When a company is in its early days, there probably won't be much of a performance review process in place. Reviews and reflections happen organically with a small team, and the structure or resources are generally not in place to implement a detailed process.
For the past six years, we've held performance reviews at ThirdLove on the anniversary of each teammate's hiring. But at the beginning of this year, we realized we had to make a change.
Our team was asking for more clarity and structure in the review process. Managers were struggling to assess the performance of their entire team because everyone's reviews happened at different times. Compounding that problem, our growth over the past few years meant that teams were becoming too big to effectively track individual hiring dates.
So, we spent a few months revamping our process. Now, everyone's reviews happen at the same time, rather than haphazardly throughout the year.
If you're considering changing your own process, I'd recommend taking these steps before you roll it out to the team.
Set goals based on your team's request.
Before you roll out a new review process, you should understand what goals you want it to achieve--and your team should be involved in helping set those goals.
Listen to what they tell you about their current problems or what they'd like to see. For instance, we knew that we needed to create consistency in the review process. So managers now evaluate their entire team together, which ensures everyone is being reviewed based on the same time period and accomplishments. Our goal is to keep everyone on track and have regular, meaningful conversations about performance.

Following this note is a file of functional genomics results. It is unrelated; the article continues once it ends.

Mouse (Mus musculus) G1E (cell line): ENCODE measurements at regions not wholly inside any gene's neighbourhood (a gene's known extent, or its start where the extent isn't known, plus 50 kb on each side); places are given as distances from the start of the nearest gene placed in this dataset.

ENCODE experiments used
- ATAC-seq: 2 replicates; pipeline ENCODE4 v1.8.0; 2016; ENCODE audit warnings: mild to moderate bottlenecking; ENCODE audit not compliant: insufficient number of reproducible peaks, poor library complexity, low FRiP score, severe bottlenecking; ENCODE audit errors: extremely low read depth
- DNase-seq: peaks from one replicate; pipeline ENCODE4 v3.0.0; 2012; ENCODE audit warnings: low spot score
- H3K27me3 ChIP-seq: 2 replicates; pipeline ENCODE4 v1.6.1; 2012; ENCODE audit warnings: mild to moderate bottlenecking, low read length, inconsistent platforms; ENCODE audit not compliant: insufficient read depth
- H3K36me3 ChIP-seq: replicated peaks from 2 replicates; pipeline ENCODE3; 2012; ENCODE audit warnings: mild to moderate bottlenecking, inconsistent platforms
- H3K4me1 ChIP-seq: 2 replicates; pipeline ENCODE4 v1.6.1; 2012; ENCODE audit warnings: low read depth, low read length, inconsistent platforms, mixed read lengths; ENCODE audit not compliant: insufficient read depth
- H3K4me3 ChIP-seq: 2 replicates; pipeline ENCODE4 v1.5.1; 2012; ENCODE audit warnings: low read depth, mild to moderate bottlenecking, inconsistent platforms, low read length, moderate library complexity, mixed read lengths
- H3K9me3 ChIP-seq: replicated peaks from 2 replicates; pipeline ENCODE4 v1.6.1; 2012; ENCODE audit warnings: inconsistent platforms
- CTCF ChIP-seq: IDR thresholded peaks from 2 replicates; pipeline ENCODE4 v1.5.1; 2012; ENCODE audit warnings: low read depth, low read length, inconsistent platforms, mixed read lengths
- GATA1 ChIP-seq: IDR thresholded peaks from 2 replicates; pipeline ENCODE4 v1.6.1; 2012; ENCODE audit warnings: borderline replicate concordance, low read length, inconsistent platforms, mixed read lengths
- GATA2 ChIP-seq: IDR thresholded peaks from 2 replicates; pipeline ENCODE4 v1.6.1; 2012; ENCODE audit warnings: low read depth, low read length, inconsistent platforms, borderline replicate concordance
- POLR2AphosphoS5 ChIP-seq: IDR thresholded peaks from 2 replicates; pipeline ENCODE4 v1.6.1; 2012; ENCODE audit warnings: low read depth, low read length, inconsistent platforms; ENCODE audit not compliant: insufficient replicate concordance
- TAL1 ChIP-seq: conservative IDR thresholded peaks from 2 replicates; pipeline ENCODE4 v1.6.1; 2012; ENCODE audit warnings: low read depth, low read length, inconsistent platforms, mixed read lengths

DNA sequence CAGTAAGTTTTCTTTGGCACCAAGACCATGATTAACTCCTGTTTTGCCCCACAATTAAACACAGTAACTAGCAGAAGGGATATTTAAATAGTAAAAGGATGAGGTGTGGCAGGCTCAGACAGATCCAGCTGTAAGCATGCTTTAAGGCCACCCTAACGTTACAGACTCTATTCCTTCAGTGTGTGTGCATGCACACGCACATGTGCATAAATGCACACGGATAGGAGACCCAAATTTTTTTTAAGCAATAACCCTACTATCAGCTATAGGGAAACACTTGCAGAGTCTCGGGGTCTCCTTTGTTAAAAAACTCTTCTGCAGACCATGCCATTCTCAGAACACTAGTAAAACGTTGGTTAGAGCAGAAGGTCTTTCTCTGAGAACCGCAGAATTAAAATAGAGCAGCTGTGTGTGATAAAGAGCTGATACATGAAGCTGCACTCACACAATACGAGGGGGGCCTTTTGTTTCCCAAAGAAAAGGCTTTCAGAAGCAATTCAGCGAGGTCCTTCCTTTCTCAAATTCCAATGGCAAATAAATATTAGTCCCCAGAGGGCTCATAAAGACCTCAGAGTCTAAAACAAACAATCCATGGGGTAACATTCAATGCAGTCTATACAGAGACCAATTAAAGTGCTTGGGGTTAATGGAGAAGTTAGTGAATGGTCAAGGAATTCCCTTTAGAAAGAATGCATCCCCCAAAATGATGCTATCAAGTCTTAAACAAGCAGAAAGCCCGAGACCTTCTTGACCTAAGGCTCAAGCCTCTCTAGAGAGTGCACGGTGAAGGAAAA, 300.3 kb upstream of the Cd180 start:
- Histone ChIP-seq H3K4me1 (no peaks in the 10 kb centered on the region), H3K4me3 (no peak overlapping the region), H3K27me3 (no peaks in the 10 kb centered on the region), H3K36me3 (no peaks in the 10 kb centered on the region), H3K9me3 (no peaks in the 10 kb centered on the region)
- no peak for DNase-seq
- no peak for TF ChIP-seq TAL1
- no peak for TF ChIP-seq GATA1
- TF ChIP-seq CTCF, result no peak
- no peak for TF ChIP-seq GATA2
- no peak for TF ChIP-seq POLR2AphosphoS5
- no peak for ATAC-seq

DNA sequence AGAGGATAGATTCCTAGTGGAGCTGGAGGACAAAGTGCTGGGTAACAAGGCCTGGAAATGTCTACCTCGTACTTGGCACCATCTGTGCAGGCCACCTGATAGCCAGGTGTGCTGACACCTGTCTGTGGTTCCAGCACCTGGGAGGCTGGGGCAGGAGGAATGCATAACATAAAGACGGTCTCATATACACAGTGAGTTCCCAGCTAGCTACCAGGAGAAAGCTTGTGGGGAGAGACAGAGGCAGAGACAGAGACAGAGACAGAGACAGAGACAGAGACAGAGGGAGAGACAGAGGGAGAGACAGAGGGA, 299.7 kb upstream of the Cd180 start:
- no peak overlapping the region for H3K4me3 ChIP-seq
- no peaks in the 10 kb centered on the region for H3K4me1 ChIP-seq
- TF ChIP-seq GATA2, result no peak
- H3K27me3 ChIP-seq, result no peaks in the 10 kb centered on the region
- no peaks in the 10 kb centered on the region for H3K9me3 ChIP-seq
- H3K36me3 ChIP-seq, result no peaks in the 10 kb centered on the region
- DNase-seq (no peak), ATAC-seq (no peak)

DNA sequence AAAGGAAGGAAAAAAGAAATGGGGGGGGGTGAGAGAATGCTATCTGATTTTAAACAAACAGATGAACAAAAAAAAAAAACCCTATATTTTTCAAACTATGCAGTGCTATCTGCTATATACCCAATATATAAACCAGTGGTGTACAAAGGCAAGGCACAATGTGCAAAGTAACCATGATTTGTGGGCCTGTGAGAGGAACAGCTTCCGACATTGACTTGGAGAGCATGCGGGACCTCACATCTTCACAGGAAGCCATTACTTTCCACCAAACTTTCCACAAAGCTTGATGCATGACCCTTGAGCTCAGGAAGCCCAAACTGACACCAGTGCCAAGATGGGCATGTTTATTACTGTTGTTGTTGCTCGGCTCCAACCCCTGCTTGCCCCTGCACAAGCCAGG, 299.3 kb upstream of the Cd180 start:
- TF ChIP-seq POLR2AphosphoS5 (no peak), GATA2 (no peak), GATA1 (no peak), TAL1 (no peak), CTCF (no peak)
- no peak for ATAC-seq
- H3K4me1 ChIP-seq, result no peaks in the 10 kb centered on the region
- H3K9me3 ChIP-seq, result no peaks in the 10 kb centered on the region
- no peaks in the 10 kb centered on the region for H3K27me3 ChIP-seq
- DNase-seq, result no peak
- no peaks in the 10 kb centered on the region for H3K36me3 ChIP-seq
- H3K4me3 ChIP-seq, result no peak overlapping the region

However you decide to hold your reviews, you need to make sure the process is transparent and the reviews themselves are equitable and fair. The team has to feel that a structure and process are in place that will be followed and that they have clarity around what's expected of them.
The best way to do that is by listening to and addressing any of their issues or concerns.
Offer training to get everyone on the same page.
The goal of any good review process is to avoid surprises come review time. Everyone should be working with the same information and the same expectations.
That means before you can roll out your new review process, your managers need to be on the same page about their roles and responsibilities throughout the review process.
For instance, in our new review system, there are five different ratings a teammate can receive. We had to make it clear that if a team was performing well, the vast majority would be receiving an "On Target" designation. Often, managers will feel the urge to give their team superlative ratings, which is only natural if they're performing well. But if everyone is "redefining expectations," then that designation becomes essentially meaningless.
Before we could move forward with the review, we had to ensure all the managers had the same understanding of what it meant to be "On Target" or any of the other four designations.
If you want to achieve consistency and clarity in your performance review process, you have to make sure the people doing the evaluating are all working with a common set of rules and guidelines.
Calibrate expectations across roles.
Clarity and structure are paramount when it comes to performance reviews.
As your company grows, you may discover that people with the same titles (associate, assistant, director, etc.) are being evaluated differently across the company.
If that's the case, you have to identify and define the expectations at each level--regardless of the department. Even though the roles may be very different, there are still expectations regarding professionalism, collaboration, leadership, and management that need to be met at each level. If you can calibrate those expectations across the company, then your team will have a better idea of how they're performing and what they'll need to do to move up.
During the review process, both the managers and teammates will be working with the same understanding of what it means to be at a certain level within the company.
No two companies are exactly the same, and your performance review process should always reflect your team's unique needs and culture. But if you focus on achieving clarity and consistency, rolling out a new review system will come with fewer issues and plenty of rewards for teammates and the company at large.